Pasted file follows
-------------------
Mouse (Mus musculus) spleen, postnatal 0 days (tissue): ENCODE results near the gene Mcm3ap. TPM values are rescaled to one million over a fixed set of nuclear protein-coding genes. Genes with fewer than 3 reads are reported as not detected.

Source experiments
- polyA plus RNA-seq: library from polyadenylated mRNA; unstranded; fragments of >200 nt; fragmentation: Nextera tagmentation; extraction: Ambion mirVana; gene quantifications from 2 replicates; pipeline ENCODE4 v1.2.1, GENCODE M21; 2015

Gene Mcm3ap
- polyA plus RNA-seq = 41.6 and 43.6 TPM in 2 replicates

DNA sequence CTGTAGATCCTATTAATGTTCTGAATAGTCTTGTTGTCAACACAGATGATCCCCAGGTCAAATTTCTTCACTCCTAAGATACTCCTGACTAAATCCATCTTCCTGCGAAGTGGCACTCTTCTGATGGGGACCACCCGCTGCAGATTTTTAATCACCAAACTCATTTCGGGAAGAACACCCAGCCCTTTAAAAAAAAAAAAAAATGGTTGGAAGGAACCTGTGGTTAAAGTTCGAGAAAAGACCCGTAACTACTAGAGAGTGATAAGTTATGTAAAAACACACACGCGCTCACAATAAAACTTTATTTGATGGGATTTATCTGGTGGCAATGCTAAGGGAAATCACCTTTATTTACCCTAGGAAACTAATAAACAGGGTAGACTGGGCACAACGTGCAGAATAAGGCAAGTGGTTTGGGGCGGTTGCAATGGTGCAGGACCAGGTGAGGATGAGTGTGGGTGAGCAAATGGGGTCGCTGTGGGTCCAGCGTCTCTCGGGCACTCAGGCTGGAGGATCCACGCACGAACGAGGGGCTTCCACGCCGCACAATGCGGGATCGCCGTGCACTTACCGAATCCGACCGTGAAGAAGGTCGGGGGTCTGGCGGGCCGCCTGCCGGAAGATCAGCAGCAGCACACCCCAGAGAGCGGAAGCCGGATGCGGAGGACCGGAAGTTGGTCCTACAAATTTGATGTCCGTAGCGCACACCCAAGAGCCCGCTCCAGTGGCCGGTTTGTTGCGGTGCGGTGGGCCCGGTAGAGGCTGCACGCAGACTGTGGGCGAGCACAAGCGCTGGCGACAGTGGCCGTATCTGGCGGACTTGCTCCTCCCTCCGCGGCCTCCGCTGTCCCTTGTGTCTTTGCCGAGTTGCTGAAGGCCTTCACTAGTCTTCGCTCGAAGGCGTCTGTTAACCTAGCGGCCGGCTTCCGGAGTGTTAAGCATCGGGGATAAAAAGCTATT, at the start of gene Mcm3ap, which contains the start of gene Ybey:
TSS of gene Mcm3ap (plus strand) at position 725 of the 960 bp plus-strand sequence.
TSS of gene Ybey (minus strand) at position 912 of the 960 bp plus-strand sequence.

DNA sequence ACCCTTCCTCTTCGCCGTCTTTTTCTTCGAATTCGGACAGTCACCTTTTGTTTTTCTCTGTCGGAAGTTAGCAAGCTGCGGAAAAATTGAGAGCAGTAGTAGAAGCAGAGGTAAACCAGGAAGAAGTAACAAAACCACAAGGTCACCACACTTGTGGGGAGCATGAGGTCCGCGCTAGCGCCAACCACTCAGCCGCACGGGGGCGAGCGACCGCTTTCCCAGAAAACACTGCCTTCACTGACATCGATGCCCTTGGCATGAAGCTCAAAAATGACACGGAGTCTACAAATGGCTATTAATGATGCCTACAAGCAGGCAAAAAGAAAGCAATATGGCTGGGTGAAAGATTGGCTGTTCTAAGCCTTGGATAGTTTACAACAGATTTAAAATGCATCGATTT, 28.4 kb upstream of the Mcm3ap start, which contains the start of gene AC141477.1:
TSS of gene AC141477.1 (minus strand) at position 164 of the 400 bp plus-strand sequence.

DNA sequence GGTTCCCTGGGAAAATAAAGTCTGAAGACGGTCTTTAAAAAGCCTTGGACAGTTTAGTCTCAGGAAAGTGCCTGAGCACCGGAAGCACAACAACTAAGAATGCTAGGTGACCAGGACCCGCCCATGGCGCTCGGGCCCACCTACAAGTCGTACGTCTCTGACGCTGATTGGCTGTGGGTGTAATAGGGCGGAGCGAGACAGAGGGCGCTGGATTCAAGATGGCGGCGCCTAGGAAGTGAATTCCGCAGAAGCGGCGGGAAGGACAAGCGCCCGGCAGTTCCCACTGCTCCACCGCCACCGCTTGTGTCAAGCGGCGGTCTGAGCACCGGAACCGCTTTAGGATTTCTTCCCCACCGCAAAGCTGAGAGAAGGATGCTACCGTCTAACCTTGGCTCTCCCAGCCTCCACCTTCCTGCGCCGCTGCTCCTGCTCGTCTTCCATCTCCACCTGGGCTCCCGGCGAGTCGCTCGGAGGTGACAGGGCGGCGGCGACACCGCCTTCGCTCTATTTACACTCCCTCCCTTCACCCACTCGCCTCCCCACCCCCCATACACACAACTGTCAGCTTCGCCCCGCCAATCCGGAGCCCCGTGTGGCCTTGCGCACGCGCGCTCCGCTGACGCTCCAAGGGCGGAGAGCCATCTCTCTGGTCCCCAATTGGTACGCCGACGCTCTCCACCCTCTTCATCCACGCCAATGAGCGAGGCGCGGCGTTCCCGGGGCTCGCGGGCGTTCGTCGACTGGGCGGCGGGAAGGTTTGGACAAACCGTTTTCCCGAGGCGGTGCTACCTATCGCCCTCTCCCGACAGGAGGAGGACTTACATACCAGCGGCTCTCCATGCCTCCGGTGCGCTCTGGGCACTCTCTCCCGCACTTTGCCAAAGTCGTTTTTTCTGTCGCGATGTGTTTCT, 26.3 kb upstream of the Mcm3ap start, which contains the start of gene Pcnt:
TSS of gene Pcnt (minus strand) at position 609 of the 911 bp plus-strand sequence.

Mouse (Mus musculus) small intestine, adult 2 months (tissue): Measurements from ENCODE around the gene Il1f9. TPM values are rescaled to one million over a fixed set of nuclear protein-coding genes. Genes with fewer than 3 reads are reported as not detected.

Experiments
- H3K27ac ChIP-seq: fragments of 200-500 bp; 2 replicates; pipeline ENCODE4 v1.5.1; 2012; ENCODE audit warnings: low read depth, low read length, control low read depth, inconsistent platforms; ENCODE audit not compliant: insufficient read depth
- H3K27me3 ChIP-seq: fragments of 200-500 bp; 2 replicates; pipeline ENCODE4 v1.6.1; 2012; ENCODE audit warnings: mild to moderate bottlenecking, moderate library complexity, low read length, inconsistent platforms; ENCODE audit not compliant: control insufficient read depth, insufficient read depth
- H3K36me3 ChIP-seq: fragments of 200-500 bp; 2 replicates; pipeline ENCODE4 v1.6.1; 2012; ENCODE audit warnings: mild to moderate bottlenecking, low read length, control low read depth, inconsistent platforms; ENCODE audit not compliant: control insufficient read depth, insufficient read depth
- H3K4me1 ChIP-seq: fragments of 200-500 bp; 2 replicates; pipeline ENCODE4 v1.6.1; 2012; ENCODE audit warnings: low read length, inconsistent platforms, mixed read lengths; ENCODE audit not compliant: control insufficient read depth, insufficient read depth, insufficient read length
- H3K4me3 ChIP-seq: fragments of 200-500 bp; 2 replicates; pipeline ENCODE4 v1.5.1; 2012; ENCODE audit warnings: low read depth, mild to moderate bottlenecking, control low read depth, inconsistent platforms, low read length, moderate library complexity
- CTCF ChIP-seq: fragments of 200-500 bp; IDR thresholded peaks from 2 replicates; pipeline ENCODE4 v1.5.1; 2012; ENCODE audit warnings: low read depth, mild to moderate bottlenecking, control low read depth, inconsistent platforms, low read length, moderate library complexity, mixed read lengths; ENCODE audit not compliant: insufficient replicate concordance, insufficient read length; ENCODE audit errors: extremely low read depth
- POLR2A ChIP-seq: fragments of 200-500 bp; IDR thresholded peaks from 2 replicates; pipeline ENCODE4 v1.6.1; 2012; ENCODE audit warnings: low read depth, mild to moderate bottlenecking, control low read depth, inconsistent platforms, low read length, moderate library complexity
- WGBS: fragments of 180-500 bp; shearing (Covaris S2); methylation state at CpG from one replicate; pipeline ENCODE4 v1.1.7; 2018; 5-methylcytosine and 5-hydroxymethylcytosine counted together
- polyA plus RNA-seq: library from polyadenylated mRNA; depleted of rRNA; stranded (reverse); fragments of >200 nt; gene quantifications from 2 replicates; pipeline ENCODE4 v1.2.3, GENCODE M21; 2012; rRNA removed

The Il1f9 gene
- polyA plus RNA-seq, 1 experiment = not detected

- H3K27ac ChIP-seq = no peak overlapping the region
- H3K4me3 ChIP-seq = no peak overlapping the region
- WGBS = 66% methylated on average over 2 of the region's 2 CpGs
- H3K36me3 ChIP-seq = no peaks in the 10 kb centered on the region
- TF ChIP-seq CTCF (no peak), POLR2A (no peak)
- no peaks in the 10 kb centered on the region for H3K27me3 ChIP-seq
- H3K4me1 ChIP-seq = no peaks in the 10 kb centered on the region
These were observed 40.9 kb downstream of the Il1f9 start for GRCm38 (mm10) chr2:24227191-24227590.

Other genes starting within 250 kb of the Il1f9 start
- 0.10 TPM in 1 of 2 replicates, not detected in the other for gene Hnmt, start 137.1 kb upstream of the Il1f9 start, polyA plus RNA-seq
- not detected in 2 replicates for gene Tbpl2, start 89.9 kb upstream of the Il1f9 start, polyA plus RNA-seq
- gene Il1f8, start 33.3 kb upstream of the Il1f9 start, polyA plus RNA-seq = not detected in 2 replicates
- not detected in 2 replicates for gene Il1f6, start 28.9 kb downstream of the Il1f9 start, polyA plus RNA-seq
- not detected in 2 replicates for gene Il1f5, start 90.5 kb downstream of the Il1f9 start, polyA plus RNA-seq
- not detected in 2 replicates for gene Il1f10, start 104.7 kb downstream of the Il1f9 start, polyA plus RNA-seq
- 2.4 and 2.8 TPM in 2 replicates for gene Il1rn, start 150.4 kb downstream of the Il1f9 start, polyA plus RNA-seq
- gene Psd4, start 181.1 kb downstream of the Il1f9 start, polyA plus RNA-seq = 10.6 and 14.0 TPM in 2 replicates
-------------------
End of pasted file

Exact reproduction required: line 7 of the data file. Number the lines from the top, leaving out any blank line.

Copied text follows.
TSS of gene Mcm3ap (plus strand) at position 725 of the 960 bp plus-strand sequence.